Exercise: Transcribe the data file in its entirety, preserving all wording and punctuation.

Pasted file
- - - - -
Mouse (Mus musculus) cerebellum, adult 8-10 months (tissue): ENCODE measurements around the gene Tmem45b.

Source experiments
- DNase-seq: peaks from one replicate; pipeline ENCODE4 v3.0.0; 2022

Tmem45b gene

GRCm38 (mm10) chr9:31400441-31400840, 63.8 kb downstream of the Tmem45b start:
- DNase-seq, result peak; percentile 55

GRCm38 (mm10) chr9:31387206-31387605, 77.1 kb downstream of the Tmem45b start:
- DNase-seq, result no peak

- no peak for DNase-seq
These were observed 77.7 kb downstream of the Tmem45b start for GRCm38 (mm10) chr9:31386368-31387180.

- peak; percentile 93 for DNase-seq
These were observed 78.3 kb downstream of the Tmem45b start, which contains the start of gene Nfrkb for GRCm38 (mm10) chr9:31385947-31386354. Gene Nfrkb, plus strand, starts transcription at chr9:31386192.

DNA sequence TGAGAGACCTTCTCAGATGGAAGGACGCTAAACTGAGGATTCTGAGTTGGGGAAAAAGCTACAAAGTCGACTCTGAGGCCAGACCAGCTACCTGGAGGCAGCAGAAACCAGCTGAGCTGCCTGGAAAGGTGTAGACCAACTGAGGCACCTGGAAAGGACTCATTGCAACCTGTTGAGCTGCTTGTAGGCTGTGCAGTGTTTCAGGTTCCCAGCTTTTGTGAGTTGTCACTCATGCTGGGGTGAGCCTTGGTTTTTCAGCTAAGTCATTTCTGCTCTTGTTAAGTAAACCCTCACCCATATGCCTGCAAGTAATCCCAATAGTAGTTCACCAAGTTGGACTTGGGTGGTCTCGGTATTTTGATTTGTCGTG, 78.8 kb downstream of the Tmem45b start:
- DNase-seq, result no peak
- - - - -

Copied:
Mouse (Mus musculus) cerebellum, adult 8-10 months (tissue): ENCODE measurements around the gene Tmem45b.

Source experiments
- DNase-seq: peaks from one replicate; pipeline ENCODE4 v3.0.0; 2022

Tmem45b gene

GRCm38 (mm10) chr9:31400441-31400840, 63.8 kb downstream of the Tmem45b start:
- DNase-seq, result peak; percentile 55

GRCm38 (mm10) chr9:31387206-31387605, 77.1 kb downstream of the Tmem45b start:
- DNase-seq, result no peak

- no peak for DNase-seq
These were observed 77.7 kb downstream of the Tmem45b start for GRCm38 (mm10) chr9:31386368-31387180.

- peak; percentile 93 for DNase-seq
These were observed 78.3 kb downstream of the Tmem45b start, which contains the start of gene Nfrkb for GRCm38 (mm10) chr9:31385947-31386354. Gene Nfrkb, plus strand, starts transcription at chr9:31386192.

DNA sequence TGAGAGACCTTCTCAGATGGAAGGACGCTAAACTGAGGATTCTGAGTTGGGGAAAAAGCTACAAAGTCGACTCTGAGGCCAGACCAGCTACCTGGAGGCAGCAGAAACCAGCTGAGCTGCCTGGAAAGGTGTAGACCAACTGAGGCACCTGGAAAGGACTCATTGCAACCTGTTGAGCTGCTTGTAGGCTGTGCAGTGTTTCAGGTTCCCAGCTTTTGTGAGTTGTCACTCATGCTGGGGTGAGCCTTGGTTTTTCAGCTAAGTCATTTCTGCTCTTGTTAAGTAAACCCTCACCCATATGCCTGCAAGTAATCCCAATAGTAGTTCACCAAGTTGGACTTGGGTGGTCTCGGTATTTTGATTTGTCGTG, 78.8 kb downstream of the Tmem45b start:
- DNase-seq, result no peak